This article also appeared in Finweek Magazine in their 19-Sep-2013 issue
A few days ago, my 8-year-old son Jayden asked me the dreaded question that makes every parent cringe. No, not that one. The other one – about the tooth fairy. It went something like this: “Ma, why does the tooth fairy only pay me R10 per tooth, while all my friends get R100, R50 or R20?” They had obviously been comparing their pay-outs in the school playground. In my scramble to change the subject, I joked about trading in our current tooth fairy for a new one who paid private school rates. But his question prompted me to do some research on the subject. Is there an average tooth price that the tooth fairy pays in South Africa? How do we compare to other countries? Based on my informal research, some interesting results emerged.
Inflation has hit just about everything – and the tooth fairy is no exception.
Here are the US “rates”: In the 1940s, a dime ($0.10) was the accepted rate. In the 1950s, American children typically got a sparkling, new quarter ($0.25) for their lost baby teeth. In the 1960s, this had risen to a Kennedy half dollar ($0.50). In the 1970s and 1980s, $1 was the average fee. In the 1990s and 2000s, the rate could be anywhere from one to five dollars, often depending on which tooth was lost. The norm seems in the US to be for the first lost tooth to bring the highest pay-out.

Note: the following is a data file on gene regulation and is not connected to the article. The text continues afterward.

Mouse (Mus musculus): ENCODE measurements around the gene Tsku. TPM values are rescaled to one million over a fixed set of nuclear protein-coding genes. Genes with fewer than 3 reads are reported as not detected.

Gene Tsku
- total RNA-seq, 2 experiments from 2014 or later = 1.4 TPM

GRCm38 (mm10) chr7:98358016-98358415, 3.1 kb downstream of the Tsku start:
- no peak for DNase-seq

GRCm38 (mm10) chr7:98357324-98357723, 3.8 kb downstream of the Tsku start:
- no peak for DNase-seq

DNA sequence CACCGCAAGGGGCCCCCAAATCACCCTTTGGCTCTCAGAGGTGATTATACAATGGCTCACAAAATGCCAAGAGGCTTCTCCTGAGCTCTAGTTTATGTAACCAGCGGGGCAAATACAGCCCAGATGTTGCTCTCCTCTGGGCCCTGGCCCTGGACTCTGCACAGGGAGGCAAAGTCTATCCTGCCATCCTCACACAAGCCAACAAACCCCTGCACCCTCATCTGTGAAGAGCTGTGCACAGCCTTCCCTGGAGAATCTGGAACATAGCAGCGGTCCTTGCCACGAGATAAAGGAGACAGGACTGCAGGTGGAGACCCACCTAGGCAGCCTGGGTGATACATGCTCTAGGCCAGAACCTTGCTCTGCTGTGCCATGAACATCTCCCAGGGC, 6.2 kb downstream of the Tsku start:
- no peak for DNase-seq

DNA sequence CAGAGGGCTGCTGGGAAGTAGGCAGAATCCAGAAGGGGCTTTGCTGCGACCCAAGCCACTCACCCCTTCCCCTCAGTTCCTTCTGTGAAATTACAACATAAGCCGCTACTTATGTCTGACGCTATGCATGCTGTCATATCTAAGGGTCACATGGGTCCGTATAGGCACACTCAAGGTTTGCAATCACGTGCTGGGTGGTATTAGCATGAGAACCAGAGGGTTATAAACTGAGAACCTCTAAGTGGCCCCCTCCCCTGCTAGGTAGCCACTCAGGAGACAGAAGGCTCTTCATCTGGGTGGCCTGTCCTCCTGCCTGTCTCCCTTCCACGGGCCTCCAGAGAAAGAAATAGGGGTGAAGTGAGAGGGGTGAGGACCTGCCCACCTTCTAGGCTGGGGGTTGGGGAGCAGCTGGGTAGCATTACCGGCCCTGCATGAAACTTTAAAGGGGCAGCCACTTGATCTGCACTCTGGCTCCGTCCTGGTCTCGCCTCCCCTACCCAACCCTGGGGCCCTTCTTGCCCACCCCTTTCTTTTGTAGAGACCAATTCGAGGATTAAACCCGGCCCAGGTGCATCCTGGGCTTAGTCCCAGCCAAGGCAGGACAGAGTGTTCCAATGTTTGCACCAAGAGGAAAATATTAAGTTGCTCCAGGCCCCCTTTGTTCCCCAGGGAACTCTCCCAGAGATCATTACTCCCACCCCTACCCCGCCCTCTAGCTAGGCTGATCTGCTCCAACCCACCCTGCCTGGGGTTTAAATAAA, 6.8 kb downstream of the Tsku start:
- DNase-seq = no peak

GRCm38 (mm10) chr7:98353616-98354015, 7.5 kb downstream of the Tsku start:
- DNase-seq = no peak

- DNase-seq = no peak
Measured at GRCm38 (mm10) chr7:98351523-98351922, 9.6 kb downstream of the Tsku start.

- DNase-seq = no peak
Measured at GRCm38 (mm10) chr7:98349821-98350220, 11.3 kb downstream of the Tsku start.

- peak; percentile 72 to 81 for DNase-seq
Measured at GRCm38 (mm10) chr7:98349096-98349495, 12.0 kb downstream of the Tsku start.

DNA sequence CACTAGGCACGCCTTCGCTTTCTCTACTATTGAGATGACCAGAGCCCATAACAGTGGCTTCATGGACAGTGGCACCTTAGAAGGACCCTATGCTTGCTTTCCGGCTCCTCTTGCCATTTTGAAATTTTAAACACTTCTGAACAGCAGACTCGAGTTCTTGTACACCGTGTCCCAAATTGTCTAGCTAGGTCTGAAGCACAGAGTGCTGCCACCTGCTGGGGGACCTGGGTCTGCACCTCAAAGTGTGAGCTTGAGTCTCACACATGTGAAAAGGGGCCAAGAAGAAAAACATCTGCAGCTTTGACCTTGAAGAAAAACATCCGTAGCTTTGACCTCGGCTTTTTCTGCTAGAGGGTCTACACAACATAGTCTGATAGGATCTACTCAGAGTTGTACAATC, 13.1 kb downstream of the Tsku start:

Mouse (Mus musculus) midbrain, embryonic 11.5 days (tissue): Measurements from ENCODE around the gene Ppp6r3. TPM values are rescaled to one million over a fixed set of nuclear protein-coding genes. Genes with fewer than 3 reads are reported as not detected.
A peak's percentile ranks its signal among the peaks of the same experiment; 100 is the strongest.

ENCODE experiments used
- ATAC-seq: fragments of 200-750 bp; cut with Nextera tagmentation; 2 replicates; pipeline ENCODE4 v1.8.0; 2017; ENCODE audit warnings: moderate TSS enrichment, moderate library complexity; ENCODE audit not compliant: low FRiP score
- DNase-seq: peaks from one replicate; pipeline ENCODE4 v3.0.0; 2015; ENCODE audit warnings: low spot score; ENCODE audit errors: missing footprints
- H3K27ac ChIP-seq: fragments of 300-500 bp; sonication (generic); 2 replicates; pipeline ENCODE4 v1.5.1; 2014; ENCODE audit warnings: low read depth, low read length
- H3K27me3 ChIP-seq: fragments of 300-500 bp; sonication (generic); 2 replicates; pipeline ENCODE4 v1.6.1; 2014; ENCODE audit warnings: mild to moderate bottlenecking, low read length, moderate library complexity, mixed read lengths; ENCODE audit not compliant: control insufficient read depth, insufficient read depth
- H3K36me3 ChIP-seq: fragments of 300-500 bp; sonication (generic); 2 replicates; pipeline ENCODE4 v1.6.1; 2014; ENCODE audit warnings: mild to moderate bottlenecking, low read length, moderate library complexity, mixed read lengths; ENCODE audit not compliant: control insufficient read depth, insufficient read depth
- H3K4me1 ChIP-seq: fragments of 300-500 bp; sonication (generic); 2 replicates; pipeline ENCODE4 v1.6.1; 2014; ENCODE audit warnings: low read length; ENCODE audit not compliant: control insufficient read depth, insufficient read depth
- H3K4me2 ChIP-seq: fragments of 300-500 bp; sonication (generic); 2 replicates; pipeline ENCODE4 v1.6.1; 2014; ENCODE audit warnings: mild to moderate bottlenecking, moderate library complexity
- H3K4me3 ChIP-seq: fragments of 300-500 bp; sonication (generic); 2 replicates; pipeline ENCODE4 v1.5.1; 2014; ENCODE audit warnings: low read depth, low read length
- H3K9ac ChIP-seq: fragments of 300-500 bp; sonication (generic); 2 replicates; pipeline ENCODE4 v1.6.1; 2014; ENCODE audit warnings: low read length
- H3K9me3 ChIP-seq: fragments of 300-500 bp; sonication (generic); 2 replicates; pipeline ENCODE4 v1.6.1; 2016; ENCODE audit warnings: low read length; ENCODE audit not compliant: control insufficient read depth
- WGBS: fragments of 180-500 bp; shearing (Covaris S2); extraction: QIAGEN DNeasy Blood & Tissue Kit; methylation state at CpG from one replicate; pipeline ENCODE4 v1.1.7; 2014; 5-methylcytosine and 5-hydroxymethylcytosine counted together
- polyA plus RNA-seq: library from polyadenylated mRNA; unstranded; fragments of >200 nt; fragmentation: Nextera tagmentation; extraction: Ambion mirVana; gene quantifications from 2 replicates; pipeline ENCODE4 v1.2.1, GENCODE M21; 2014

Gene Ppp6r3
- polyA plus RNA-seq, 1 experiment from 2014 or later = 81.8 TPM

How does South Africa compare when it comes to tooth fairy inflation? Very few grandparents that I asked could recall how much they got paid per tooth (and neither can I). But two grandparents who did remember accurately were my mother and mother-in-law. Why? Because in the early 1950s they each got a specific coin per tooth called a ticky. This was a South African coin worth three pence – since SA wasn’t yet a Republic with our own currency, Rands didn’t yet exist; however once Rands came into being, a rough rule of thumb was that three pence was equal to R0.025. Payouts in the 1970s to 1980s varied from R0.10 to R5 per tooth. Fast-track to the 1990s, when R5 to R10 per tooth seemed to be the norm. One respondent even got paid out on a pain scale as a child: “My teeth were graded differently depending on location and bravery on my part. If it was a front tooth with no pain, I got R2; if it was a “middle” area tooth with no pain, I got R5. Back teeth were R10 each. If I cried, I got R1 less. If I lost two teeth at the same time, the payment was three times as much. Dental extractions did not count.”